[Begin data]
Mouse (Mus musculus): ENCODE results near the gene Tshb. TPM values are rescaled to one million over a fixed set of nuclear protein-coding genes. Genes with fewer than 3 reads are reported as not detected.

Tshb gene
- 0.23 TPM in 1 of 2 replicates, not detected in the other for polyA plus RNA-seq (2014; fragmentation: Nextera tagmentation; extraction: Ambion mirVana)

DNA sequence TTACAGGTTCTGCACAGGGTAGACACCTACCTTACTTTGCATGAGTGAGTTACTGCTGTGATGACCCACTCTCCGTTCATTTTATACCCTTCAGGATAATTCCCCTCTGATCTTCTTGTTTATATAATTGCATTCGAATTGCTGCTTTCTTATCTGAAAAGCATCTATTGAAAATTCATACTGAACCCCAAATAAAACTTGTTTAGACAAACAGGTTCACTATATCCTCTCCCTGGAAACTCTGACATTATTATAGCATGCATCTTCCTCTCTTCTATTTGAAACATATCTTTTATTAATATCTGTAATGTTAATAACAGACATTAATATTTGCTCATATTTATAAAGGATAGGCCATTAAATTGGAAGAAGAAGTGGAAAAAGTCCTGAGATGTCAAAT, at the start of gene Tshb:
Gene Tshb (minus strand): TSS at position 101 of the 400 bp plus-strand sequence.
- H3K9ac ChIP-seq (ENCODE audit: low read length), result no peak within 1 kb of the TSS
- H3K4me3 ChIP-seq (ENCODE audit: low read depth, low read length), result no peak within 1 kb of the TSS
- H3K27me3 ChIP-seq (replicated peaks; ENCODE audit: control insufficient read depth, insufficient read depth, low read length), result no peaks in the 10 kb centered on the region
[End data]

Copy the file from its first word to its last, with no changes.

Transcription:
Mouse (Mus musculus): ENCODE results near the gene Tshb. TPM values are rescaled to one million over a fixed set of nuclear protein-coding genes. Genes with fewer than 3 reads are reported as not detected.

Tshb gene
- 0.23 TPM in 1 of 2 replicates, not detected in the other for polyA plus RNA-seq (2014; fragmentation: Nextera tagmentation; extraction: Ambion mirVana)

DNA sequence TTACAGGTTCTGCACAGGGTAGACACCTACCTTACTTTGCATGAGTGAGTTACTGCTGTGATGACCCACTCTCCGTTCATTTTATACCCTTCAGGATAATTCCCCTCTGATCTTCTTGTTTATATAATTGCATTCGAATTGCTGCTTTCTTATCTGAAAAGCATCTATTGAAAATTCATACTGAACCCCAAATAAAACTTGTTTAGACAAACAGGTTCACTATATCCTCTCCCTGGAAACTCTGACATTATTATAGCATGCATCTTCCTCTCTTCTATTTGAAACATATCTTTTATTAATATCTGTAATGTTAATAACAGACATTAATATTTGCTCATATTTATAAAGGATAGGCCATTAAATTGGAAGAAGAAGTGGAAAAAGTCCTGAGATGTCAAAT, at the start of gene Tshb:
Gene Tshb (minus strand): TSS at position 101 of the 400 bp plus-strand sequence.
- H3K9ac ChIP-seq (ENCODE audit: low read length), result no peak within 1 kb of the TSS
- H3K4me3 ChIP-seq (ENCODE audit: low read depth, low read length), result no peak within 1 kb of the TSS
- H3K27me3 ChIP-seq (replicated peaks; ENCODE audit: control insufficient read depth, insufficient read depth, low read length), result no peaks in the 10 kb centered on the region